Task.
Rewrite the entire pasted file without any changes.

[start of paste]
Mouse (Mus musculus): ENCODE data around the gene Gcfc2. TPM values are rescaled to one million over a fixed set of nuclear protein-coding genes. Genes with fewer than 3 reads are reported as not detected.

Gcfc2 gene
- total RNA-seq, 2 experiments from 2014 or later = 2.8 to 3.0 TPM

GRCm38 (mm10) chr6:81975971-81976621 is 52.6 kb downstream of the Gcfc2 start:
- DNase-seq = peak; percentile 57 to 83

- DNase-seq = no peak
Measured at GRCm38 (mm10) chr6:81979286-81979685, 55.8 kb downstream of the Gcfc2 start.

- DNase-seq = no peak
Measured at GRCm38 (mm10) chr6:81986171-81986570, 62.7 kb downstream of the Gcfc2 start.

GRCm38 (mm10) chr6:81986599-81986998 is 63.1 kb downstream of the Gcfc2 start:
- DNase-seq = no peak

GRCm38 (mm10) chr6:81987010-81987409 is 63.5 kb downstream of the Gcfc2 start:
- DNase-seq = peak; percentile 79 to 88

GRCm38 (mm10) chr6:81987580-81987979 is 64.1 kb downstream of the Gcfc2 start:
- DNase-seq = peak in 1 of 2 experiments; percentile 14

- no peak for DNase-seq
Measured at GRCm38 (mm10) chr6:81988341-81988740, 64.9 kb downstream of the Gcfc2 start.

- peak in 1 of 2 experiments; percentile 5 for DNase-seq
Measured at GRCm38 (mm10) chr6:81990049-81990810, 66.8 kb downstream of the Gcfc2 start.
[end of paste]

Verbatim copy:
Mouse (Mus musculus): ENCODE data around the gene Gcfc2. TPM values are rescaled to one million over a fixed set of nuclear protein-coding genes. Genes with fewer than 3 reads are reported as not detected.

Gcfc2 gene
- total RNA-seq, 2 experiments from 2014 or later = 2.8 to 3.0 TPM

GRCm38 (mm10) chr6:81975971-81976621 is 52.6 kb downstream of the Gcfc2 start:
- DNase-seq = peak; percentile 57 to 83

- DNase-seq = no peak
Measured at GRCm38 (mm10) chr6:81979286-81979685, 55.8 kb downstream of the Gcfc2 start.

- DNase-seq = no peak
Measured at GRCm38 (mm10) chr6:81986171-81986570, 62.7 kb downstream of the Gcfc2 start.

GRCm38 (mm10) chr6:81986599-81986998 is 63.1 kb downstream of the Gcfc2 start:
- DNase-seq = no peak

GRCm38 (mm10) chr6:81987010-81987409 is 63.5 kb downstream of the Gcfc2 start:
- DNase-seq = peak; percentile 79 to 88

GRCm38 (mm10) chr6:81987580-81987979 is 64.1 kb downstream of the Gcfc2 start:
- DNase-seq = peak in 1 of 2 experiments; percentile 14

- no peak for DNase-seq
Measured at GRCm38 (mm10) chr6:81988341-81988740, 64.9 kb downstream of the Gcfc2 start.

- peak in 1 of 2 experiments; percentile 5 for DNase-seq
Measured at GRCm38 (mm10) chr6:81990049-81990810, 66.8 kb downstream of the Gcfc2 start.